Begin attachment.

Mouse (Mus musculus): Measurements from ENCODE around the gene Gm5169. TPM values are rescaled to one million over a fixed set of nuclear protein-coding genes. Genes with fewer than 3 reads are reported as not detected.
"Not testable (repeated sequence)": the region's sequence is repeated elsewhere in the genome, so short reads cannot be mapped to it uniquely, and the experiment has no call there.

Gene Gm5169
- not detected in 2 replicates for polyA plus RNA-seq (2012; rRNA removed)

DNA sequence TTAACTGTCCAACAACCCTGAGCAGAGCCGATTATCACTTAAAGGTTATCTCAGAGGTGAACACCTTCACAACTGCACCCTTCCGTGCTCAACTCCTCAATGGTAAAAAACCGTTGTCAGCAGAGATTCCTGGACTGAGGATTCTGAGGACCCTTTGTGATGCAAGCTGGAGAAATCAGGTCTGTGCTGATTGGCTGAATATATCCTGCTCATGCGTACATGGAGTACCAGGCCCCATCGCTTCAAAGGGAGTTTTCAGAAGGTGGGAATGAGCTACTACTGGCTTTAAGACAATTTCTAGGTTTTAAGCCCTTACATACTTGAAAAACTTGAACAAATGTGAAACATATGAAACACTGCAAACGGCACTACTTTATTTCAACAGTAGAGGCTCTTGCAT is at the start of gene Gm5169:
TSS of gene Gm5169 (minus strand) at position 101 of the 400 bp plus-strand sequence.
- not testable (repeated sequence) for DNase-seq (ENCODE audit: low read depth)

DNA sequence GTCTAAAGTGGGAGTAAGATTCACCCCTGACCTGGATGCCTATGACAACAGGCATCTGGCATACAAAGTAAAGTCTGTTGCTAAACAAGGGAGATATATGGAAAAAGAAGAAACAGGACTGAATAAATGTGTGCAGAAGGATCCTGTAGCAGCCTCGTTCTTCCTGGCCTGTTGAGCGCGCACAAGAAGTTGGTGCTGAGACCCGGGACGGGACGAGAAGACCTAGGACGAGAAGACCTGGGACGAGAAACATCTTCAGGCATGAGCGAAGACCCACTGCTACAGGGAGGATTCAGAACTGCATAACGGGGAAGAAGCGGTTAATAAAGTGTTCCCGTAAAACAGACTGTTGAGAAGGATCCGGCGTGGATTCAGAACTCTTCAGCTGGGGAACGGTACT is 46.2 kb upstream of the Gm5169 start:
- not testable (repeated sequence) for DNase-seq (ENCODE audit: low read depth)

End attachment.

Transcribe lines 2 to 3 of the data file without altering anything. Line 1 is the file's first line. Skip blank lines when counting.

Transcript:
"Not testable (repeated sequence)": the region's sequence is repeated elsewhere in the genome, so short reads cannot be mapped to it uniquely, and the experiment has no call there.

Gene Gm5169